Since the 5th century, the population of the eastern territories resisted the church laws much less than previously, and the position of the “religious” men and women was more beneficial than the one of the ordinary people. However, the situation in the western territories was obviously much more troublesome. The duty to get married was evaluated as more important that celibate and remarriage was encouraged for the widows. Initially, the Majorian’s laws and later Severus’ ones were focused on encouraging marriage. Grubbs (2001) presupposed that low birth rates could be one of the most important reasons for such rules. As for the attitude towards the celibate women, they remained a problem for the secular authorities of the West. Again, the low birth rates could have an impact on such attitudes. However, it is important to consider also political and economic changes in the territories during this period.
Frankish Gaul was established in the 5th century and led to the social and legal changes of the western territory. The ruling of King Clovis and further representatives of the Merovingian dynasty were associated with convert to Catholicism, active support of the monasteries by the nobility, church architecture, and art development. Lewis Wood emphasizes that the nobility deserves particular attention when studying the development of the new society on the western territory. Even though it is possible to find some similar features of eastern society and the earlier Roman Empire, Frankish Gaul was a unique Gallo-Roman society with crucial influence on the nobility. The nobility and new constitution have provided many new views on the various spheres of life, which made Gaul ambivalent towards the Roman background.
The Frankish kingdom was marked by the predominance of the Germanic traditions with a slight impact on the Roman ones. The assimilation of the nations was also supported by the common marriages of Franks with the Roman women. The smaller number of Frankish women was the main reason for such a choice. In fact, according to the law, it was more desirable to create unions between the representatives of the elite regardless of the parties been Frankish or non-Frankish males and females. None of the parties had to lose status in such a case. Hence, one can find both similarities and differences in the legal and social status of females. Considerable control over property and respect towards the widow’s rights were the features borrowed from the Germanic tribes. In contrast to the Roman traditions, women inherited property only if there were no men. Hence, they obviously could not be considered equal to men. In contrast to the Late Roman Empire, the females from the Frankish Kingdom were not completely restricted from public life. The activities within the country were strictly differentiated according to gender. However, only the social rank and religious status were the obligatory features that could let females act at the court. The royal females were considered quite powerful and could participate in social and political life under some particular conditions. As for the women’s rights in the civilizing process, religious and old females could participate in cases with younger men, while the royal women were powerful in many contexts. Being a high-born woman or man provided one with a number of additional rights and possibilities in contrast to the descendants of the lower classes.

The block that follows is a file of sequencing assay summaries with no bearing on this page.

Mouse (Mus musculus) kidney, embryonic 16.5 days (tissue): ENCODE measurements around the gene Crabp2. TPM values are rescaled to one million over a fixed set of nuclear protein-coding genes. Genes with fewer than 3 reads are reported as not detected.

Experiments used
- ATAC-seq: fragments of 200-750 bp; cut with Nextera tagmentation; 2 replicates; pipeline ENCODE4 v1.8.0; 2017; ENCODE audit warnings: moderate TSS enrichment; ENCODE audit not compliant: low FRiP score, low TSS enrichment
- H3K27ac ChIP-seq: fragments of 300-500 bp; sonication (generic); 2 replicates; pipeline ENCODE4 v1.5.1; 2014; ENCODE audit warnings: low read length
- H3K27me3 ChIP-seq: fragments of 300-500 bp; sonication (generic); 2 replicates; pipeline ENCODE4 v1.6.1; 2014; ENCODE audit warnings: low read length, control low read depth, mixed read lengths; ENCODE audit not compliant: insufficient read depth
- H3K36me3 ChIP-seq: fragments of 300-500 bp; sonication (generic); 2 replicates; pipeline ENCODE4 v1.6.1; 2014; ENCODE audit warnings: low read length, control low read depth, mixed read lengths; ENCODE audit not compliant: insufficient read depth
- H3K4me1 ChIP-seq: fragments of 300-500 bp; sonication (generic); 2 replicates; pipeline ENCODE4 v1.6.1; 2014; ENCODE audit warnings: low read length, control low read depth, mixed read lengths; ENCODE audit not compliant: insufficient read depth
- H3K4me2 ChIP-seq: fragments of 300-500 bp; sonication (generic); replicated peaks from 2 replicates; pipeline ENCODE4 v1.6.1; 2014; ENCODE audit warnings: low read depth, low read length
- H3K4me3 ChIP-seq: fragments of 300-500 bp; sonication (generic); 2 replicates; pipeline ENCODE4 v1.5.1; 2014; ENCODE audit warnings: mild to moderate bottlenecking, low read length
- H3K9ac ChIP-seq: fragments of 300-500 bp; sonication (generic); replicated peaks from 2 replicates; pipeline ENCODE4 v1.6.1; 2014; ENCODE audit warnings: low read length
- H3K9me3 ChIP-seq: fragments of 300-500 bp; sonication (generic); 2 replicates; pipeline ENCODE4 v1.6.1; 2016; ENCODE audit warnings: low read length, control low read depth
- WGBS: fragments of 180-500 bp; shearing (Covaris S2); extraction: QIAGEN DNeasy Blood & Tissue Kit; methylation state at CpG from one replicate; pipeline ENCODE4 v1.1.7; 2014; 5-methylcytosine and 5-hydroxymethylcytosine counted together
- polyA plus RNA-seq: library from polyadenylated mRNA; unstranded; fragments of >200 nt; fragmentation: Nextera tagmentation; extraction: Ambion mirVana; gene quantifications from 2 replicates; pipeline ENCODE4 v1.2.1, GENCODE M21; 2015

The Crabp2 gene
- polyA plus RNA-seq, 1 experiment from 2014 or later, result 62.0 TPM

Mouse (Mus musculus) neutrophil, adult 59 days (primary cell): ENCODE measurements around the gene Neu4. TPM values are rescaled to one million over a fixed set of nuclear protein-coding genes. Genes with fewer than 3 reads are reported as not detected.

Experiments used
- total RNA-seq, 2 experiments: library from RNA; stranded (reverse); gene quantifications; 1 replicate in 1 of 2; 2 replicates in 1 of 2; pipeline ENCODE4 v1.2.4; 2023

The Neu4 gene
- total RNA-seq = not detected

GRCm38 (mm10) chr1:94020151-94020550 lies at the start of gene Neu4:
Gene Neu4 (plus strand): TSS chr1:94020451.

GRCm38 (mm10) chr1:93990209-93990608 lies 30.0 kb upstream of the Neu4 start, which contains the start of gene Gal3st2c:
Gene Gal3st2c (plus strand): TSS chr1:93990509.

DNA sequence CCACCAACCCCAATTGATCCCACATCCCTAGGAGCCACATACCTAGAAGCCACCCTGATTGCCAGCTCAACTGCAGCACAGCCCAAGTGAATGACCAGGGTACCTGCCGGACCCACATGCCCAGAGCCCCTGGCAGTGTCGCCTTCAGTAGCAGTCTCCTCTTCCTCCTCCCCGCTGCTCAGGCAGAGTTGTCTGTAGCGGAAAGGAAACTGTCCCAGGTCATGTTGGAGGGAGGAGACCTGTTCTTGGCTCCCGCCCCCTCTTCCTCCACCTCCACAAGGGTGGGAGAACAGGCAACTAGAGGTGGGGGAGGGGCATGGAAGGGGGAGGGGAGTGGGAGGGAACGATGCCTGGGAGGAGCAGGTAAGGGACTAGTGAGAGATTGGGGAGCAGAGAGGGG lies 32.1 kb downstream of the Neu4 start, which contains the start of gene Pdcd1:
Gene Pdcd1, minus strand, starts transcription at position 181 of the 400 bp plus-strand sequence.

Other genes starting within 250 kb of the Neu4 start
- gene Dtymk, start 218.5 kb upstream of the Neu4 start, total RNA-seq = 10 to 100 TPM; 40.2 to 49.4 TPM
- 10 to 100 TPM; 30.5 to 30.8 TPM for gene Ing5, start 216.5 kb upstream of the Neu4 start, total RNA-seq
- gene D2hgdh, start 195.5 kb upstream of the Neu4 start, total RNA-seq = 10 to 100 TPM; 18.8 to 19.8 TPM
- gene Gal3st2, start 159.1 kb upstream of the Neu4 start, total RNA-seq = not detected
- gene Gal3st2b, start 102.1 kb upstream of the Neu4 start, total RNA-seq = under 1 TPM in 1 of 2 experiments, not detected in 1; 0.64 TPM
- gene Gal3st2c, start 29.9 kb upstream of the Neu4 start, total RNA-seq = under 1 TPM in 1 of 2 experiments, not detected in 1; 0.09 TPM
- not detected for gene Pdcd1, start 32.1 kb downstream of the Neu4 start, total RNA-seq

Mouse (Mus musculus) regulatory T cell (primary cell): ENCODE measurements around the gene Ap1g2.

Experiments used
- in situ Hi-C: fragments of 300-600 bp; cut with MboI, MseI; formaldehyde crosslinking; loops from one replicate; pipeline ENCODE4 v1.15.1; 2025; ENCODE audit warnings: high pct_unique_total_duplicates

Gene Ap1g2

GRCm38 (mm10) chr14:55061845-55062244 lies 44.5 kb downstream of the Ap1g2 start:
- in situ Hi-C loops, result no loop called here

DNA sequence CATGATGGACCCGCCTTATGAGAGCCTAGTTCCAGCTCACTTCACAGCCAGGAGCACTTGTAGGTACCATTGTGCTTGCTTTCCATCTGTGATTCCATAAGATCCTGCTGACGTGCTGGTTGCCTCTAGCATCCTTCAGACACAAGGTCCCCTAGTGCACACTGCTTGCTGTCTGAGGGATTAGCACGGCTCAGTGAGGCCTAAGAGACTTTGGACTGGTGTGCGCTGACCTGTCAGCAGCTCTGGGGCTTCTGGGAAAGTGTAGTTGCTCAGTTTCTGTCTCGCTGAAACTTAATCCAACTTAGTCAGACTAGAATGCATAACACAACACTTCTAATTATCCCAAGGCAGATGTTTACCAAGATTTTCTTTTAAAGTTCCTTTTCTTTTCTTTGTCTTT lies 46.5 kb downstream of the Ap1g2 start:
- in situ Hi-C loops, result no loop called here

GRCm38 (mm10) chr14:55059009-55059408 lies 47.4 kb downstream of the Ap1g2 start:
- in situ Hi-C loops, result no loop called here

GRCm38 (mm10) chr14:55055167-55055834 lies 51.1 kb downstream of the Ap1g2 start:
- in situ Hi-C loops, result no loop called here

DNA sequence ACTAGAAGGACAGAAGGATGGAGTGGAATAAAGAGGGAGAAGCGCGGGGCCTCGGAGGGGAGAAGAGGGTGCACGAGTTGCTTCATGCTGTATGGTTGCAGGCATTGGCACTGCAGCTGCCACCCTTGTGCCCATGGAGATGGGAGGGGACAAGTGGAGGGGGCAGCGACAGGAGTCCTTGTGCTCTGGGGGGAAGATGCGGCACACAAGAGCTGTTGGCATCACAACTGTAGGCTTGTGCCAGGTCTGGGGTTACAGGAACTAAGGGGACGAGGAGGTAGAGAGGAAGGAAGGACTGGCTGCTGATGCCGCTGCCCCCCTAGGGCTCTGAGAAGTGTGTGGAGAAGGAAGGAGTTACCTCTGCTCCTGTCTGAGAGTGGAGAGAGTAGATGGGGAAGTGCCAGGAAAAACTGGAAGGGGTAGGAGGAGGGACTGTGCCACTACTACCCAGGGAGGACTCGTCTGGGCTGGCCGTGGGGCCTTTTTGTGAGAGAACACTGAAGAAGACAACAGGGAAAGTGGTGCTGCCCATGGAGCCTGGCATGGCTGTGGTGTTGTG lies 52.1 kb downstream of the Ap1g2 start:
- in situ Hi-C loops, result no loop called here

A strong influence of the social and economic aspects was also observed in the Western Medieval Society. Especially when dealing with marriage traditions, financial and class issues were particularly important. In general, marriage was predetermined mostly by the Christian traditional values and laws provided by the governments. Polygamy was abandoned, and incest marriages were even considered as secular crimes; divorces and remarrying were undesirable. The conditions on which a woman could divorce her husband were not much different from those of the late antiquity. However, not all rules coincided. The earlier traditions of Franks tribes were influential for the differences that appeared in the western and eastern territories. The main differences regarding the marriage included the absolute ban on marriage between not only the closest relatives but also any types of relatives. However, such a rule was predetermined by the incest in the Frankish royal family and could not be considered as a limitation of the females’ rights. This situation provides evidence that the Frankish Gaul was marked by disturbance about the population health and size. Hence, women had to be protected due to their ability to give birth to children.
While some traditions of the Later Roman Empire remained in the Frankish Gaul and found their place in the new environment, the others underwent numerous changes and assimilated with the rules of the Frank tribes. In general, one can see that both societies were dependent on social ranks and religion. The rights of women were gradually developing in both states. However, the royal females of Frankish Gaul had more opportunities to participate in the public life of society.